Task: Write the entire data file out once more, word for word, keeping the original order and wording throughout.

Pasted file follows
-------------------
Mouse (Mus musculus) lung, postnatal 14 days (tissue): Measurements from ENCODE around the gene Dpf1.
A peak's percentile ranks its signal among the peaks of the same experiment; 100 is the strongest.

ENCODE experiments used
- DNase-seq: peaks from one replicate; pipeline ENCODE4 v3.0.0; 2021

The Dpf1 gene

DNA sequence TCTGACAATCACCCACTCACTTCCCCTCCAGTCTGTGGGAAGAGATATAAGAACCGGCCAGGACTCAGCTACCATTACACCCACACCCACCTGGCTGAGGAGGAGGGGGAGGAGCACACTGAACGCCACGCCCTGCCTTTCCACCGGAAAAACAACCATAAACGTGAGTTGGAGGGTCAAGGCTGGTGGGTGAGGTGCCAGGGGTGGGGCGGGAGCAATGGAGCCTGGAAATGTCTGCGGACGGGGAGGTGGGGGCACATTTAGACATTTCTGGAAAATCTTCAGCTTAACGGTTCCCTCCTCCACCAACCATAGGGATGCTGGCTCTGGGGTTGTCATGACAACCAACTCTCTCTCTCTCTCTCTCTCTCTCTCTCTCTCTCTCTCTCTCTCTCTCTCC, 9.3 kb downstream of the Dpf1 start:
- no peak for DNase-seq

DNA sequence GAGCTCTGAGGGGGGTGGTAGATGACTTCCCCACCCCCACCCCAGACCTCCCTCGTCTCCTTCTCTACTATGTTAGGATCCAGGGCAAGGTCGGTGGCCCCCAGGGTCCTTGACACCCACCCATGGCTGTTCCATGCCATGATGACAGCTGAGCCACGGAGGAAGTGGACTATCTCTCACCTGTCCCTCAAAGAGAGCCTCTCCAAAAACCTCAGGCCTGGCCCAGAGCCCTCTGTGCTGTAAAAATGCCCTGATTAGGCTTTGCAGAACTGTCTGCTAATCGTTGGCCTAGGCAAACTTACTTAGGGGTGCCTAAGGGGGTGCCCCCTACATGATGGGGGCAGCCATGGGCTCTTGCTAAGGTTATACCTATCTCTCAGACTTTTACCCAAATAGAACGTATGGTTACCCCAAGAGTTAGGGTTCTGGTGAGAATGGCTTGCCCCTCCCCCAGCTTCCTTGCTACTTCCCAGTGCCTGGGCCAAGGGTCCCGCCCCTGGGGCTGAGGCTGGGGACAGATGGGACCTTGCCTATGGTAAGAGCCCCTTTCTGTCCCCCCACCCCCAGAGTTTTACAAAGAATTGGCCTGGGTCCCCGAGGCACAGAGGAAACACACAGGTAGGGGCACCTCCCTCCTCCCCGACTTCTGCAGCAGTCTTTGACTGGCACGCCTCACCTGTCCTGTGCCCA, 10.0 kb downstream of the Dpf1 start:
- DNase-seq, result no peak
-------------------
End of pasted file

Mouse (Mus musculus) lung, postnatal 14 days (tissue): Measurements from ENCODE around the gene Dpf1.
A peak's percentile ranks its signal among the peaks of the same experiment; 100 is the strongest.

ENCODE experiments used
- DNase-seq: peaks from one replicate; pipeline ENCODE4 v3.0.0; 2021

The Dpf1 gene

DNA sequence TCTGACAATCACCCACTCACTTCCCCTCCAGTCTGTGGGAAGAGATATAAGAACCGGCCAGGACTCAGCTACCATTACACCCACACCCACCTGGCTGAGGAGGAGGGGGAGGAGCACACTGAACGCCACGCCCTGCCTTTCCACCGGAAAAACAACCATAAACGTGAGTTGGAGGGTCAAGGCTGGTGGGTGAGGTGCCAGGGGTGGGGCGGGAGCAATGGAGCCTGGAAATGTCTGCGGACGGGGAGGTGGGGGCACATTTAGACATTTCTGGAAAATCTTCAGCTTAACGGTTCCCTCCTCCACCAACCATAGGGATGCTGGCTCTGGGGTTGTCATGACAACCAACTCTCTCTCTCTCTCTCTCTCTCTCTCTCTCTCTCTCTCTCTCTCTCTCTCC, 9.3 kb downstream of the Dpf1 start:
- no peak for DNase-seq

DNA sequence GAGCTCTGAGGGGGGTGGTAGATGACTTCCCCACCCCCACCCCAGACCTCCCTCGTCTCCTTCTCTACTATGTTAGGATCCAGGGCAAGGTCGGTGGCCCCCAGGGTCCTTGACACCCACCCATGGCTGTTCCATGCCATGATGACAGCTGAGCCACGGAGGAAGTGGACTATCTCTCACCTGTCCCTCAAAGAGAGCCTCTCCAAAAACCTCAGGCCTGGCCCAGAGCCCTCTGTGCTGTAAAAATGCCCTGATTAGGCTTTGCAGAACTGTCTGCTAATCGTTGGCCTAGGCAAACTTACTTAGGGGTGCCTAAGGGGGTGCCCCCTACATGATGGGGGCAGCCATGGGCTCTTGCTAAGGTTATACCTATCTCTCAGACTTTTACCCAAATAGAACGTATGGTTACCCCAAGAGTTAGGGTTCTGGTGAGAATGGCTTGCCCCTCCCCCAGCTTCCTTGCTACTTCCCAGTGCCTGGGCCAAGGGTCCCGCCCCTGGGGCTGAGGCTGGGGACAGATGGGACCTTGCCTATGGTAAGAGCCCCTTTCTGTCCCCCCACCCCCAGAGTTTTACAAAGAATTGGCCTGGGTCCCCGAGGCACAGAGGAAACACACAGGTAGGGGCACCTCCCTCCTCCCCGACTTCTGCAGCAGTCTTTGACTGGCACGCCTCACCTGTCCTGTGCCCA, 10.0 kb downstream of the Dpf1 start:
- DNase-seq, result no peak